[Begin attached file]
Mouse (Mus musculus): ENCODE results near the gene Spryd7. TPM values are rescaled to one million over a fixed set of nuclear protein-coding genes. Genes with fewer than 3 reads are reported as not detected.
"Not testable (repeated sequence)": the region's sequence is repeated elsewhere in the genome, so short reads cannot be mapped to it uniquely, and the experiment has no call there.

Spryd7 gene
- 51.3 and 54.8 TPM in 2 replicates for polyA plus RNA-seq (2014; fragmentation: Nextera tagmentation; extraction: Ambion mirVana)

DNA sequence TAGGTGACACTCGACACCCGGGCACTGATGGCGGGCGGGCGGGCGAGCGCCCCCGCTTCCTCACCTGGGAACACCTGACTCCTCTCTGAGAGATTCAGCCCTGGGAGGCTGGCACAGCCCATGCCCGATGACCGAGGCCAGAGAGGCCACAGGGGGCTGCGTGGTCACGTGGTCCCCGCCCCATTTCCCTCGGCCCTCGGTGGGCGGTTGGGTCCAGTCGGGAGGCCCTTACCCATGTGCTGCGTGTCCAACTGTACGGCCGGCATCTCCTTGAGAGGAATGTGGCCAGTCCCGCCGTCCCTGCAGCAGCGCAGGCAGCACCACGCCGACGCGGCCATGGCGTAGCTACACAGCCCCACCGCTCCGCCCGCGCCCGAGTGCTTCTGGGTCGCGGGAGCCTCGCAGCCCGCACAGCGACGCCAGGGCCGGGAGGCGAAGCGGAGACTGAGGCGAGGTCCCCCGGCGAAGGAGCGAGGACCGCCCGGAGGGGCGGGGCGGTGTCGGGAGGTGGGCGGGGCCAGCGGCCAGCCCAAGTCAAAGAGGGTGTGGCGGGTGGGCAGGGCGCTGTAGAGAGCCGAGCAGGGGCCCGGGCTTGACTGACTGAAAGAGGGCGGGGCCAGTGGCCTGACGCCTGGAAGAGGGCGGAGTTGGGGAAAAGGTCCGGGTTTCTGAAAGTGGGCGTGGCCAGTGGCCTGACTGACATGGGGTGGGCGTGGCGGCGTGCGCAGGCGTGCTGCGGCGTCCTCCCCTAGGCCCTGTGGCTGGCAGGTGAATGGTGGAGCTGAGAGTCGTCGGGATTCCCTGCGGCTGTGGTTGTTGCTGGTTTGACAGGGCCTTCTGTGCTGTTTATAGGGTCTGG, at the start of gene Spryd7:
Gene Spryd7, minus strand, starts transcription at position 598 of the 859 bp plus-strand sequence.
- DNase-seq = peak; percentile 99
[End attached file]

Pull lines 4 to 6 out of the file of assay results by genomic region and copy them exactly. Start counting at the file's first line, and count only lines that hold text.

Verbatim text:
- 51.3 and 54.8 TPM in 2 replicates for polyA plus RNA-seq (2014; fragmentation: Nextera tagmentation; extraction: Ambion mirVana)

DNA sequence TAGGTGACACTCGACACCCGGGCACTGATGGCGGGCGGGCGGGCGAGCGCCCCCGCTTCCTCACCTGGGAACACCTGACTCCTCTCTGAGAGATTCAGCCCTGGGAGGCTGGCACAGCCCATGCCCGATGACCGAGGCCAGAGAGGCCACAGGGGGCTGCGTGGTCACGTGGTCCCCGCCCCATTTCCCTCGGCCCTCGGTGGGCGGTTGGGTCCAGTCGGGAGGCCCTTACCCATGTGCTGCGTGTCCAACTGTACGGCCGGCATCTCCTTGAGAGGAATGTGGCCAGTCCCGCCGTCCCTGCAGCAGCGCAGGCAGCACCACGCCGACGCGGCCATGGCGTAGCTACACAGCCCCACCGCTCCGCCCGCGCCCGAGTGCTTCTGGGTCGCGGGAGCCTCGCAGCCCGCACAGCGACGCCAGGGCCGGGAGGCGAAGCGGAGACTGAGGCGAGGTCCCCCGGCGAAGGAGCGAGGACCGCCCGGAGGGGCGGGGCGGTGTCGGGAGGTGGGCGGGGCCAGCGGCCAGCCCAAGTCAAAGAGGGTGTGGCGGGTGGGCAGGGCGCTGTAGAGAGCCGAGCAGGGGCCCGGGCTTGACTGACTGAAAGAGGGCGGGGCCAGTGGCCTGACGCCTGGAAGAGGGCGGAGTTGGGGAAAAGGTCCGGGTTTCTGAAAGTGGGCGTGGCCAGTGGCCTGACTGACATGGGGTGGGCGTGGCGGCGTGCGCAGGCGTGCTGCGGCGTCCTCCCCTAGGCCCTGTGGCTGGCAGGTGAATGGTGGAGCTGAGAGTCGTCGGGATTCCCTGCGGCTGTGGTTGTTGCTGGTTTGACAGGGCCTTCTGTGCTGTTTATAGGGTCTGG, at the start of gene Spryd7:
Gene Spryd7, minus strand, starts transcription at position 598 of the 859 bp plus-strand sequence.